Covid's mental toll on the healthcare workers battling the virus

  • Watch the full report by Nicola Hendy

In the four months since the coronavirus pandemic hit Wales, healthcare workers here have faced pressure like never before.

The virus has claimed 1,545 lives according to Public Health Wales, with other estimates putting that figure much higher.

Healthcare workers in our hospitals and care homes have been on the frontline in the fight against the virus, but this daily struggle has had a huge emotional impact.

Gemma Vaughan saw 16 people die at the care home where she works as a mental health nurse Credit: ITV Wales

Gemma Vaughan is a mental health nurse. At the care home where she works near Bridgend they lost 16 people to the virus.

''We locked down quite early, no visitors,'' Gemma said.

''It was really, really difficult.

''One of the ladies I've known since I started, she was saying to me 'I know I'm dying.'

''It was heartbreaking and I just couldn't do anything, I just had to hold her hand. That was the worst, and then having to phone the family.''

Heather Williams fears a second wave of the virus Credit: ITV Wales

Heather Williams is a carer at the home describes herself as a ''pretty strong person'' but her experience has left her fearing her ability to cope if a second wave were to happen.

''I don't cry very often but I've shocked myself,'' she said.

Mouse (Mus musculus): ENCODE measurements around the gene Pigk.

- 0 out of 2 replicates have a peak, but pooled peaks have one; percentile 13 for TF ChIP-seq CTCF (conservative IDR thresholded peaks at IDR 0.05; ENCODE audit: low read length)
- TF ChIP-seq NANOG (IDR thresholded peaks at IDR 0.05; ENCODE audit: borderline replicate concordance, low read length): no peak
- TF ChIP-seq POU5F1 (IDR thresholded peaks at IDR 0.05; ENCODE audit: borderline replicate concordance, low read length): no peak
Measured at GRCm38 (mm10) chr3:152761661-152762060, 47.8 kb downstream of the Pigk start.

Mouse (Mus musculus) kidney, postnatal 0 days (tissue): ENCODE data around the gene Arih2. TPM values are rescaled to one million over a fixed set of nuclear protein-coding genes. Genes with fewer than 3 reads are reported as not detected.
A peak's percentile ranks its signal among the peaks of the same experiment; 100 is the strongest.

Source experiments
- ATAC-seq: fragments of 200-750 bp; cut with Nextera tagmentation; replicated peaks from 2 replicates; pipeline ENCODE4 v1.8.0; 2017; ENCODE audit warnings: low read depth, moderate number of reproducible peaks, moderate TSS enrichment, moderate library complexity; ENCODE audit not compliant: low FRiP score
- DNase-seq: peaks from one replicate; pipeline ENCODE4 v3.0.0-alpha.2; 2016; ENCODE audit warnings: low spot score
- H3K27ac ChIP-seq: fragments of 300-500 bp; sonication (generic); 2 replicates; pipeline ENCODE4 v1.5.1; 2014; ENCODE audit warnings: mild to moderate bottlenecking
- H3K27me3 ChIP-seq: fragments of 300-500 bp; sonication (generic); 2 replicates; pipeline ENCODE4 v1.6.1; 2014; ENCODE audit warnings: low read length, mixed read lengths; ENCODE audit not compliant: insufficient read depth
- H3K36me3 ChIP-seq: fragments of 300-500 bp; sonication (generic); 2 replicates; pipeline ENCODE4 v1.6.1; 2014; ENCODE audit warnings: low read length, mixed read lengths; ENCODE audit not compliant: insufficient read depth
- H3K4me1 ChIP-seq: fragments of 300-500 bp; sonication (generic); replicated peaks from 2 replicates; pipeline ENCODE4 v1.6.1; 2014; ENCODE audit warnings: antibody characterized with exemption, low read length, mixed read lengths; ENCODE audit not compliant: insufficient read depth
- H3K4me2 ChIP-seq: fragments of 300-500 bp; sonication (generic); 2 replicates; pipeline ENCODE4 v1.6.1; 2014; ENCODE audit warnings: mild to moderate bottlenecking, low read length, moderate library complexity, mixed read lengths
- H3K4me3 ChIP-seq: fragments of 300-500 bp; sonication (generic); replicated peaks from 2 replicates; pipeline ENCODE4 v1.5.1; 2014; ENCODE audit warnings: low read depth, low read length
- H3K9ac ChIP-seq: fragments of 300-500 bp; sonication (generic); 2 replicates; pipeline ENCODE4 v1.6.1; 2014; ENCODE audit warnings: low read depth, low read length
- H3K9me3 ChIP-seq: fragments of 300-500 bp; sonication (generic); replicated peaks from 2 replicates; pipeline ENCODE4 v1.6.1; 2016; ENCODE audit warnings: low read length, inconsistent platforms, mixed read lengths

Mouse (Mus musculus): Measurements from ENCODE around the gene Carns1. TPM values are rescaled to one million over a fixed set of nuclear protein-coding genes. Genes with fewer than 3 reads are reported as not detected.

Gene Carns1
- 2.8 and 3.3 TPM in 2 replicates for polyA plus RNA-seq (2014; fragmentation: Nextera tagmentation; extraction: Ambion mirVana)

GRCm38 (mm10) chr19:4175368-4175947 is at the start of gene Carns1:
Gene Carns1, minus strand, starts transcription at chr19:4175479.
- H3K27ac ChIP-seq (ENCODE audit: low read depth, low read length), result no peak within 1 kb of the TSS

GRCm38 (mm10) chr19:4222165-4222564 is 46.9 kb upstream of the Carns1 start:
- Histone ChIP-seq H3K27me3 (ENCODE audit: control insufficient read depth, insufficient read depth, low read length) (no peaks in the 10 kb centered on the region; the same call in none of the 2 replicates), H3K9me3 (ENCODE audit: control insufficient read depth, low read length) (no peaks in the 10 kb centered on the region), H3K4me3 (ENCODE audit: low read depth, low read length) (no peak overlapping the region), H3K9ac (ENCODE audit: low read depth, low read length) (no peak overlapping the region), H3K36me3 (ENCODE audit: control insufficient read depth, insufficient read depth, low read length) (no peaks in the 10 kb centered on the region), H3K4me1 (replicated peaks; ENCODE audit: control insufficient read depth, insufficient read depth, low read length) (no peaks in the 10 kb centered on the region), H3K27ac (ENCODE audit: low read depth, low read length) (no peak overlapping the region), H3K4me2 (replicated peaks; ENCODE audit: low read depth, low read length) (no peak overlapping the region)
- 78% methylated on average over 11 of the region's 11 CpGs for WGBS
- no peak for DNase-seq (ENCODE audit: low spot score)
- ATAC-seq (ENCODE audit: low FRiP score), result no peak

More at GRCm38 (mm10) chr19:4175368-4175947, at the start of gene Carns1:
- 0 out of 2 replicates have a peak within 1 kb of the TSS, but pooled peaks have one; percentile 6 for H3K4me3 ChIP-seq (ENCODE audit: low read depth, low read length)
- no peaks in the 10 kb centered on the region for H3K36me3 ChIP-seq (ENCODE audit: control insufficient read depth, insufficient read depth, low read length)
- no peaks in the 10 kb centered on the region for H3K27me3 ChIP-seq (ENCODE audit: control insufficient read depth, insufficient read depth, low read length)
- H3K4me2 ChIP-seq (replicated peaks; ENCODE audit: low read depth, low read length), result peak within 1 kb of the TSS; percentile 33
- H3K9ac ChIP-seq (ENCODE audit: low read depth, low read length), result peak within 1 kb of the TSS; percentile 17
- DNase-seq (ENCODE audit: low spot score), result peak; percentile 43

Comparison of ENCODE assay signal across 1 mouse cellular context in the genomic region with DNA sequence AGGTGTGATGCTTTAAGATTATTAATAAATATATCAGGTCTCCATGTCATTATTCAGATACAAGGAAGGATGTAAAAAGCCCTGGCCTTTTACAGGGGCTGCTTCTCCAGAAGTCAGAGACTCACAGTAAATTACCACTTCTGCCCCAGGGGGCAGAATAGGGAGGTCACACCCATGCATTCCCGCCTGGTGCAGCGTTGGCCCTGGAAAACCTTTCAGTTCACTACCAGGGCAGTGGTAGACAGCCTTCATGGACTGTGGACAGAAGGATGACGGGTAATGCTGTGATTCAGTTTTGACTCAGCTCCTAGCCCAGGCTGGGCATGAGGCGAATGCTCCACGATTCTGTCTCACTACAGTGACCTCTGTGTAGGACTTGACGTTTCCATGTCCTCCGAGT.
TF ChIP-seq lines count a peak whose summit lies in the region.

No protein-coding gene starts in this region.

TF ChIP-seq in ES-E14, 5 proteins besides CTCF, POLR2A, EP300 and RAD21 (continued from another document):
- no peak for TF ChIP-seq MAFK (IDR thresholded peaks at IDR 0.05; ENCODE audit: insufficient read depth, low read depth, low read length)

''It's very hard to think what's gone one and I don't think I'd be able to do it again to be fair. If we had a second wave. Heartbreaking.''

Dr Dai Samuel worked on a covid ward during the height of the pandemic Credit: ITV Wales

Dr Dai Samuel is a gastroenterologist at the Royal Glamorgan Hospital who was transferred to work on a covid ward at the height of the pandemic. He shares Heather's anxieties over the mental toll of a possible second wave.

''Physically and mentally I think I've never felt more mentally drained and emotionally fragile as I am now,'' he said.

''That's not in terms of cracking up, that's just really feeling every interaction. Feeling tired, feeling guilty, feeling anxious.

''I still feel anxious coming into work because you don't know what's going to turn up today.

''Will this be the day that 20 cases turn up? There's still that awful fear as a doctor that we won't be able to cope with a second wave, not in terms of facilities, we're just all shattered.''

Dr Andrew Goodall said on Tuesday that second wave''would be much more sustained'' Credit: ITV Wales

Dr Samuel's fears over a second wave are echoed by NHS Wales boss Dr Andrew Goodall, who said on Tuesday that a second wave of coronavirus during the winter period ''would be much more sustained'' with the peak lasting longer.

But with cases currently falling, Dr Samuel has nothing but praise for the healthcare workers for their dedication over the last four months.

''We've had no symptoms or any positive cases going on two months now.

''I can't praise the care staff enough, they were absolutely amazing. They've done everybody proud. They were heroes.''